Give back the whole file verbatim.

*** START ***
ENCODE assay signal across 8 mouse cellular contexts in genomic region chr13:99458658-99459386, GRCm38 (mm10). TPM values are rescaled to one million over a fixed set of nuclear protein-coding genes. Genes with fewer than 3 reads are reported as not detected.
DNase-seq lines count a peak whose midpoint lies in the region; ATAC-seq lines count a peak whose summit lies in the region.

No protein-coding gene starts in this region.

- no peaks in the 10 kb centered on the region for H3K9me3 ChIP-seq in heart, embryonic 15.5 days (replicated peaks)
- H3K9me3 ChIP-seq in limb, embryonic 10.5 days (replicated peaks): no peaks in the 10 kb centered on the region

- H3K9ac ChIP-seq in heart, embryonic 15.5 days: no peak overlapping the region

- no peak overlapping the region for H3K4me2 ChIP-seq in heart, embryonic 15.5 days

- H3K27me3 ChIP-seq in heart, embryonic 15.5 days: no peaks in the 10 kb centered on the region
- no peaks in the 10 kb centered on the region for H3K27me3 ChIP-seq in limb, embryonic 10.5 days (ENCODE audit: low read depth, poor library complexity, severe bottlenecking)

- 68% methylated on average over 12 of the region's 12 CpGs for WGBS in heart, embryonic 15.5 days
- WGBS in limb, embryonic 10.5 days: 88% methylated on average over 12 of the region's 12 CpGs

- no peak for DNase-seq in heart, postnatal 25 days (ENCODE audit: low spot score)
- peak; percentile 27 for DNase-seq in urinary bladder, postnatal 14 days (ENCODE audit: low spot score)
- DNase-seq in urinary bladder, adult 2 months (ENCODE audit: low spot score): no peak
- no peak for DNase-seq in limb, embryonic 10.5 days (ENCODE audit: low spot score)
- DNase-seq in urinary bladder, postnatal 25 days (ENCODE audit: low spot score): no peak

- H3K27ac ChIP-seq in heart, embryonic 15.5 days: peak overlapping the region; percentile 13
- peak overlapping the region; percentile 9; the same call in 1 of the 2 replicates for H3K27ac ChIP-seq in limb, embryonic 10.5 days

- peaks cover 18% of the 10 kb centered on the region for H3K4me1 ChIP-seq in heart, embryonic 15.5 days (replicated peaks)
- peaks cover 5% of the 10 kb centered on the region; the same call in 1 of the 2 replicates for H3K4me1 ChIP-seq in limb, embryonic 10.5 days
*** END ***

ENCODE assay signal across 8 mouse cellular contexts in genomic region chr13:99458658-99459386, GRCm38 (mm10). TPM values are rescaled to one million over a fixed set of nuclear protein-coding genes. Genes with fewer than 3 reads are reported as not detected.
DNase-seq lines count a peak whose midpoint lies in the region; ATAC-seq lines count a peak whose summit lies in the region.

No protein-coding gene starts in this region.

- no peaks in the 10 kb centered on the region for H3K9me3 ChIP-seq in heart, embryonic 15.5 days (replicated peaks)
- H3K9me3 ChIP-seq in limb, embryonic 10.5 days (replicated peaks): no peaks in the 10 kb centered on the region

- H3K9ac ChIP-seq in heart, embryonic 15.5 days: no peak overlapping the region

- no peak overlapping the region for H3K4me2 ChIP-seq in heart, embryonic 15.5 days

- H3K27me3 ChIP-seq in heart, embryonic 15.5 days: no peaks in the 10 kb centered on the region
- no peaks in the 10 kb centered on the region for H3K27me3 ChIP-seq in limb, embryonic 10.5 days (ENCODE audit: low read depth, poor library complexity, severe bottlenecking)

- 68% methylated on average over 12 of the region's 12 CpGs for WGBS in heart, embryonic 15.5 days
- WGBS in limb, embryonic 10.5 days: 88% methylated on average over 12 of the region's 12 CpGs

- no peak for DNase-seq in heart, postnatal 25 days (ENCODE audit: low spot score)
- peak; percentile 27 for DNase-seq in urinary bladder, postnatal 14 days (ENCODE audit: low spot score)
- DNase-seq in urinary bladder, adult 2 months (ENCODE audit: low spot score): no peak
- no peak for DNase-seq in limb, embryonic 10.5 days (ENCODE audit: low spot score)
- DNase-seq in urinary bladder, postnatal 25 days (ENCODE audit: low spot score): no peak

- H3K27ac ChIP-seq in heart, embryonic 15.5 days: peak overlapping the region; percentile 13
- peak overlapping the region; percentile 9; the same call in 1 of the 2 replicates for H3K27ac ChIP-seq in limb, embryonic 10.5 days

- peaks cover 18% of the 10 kb centered on the region for H3K4me1 ChIP-seq in heart, embryonic 15.5 days (replicated peaks)
- peaks cover 5% of the 10 kb centered on the region; the same call in 1 of the 2 replicates for H3K4me1 ChIP-seq in limb, embryonic 10.5 days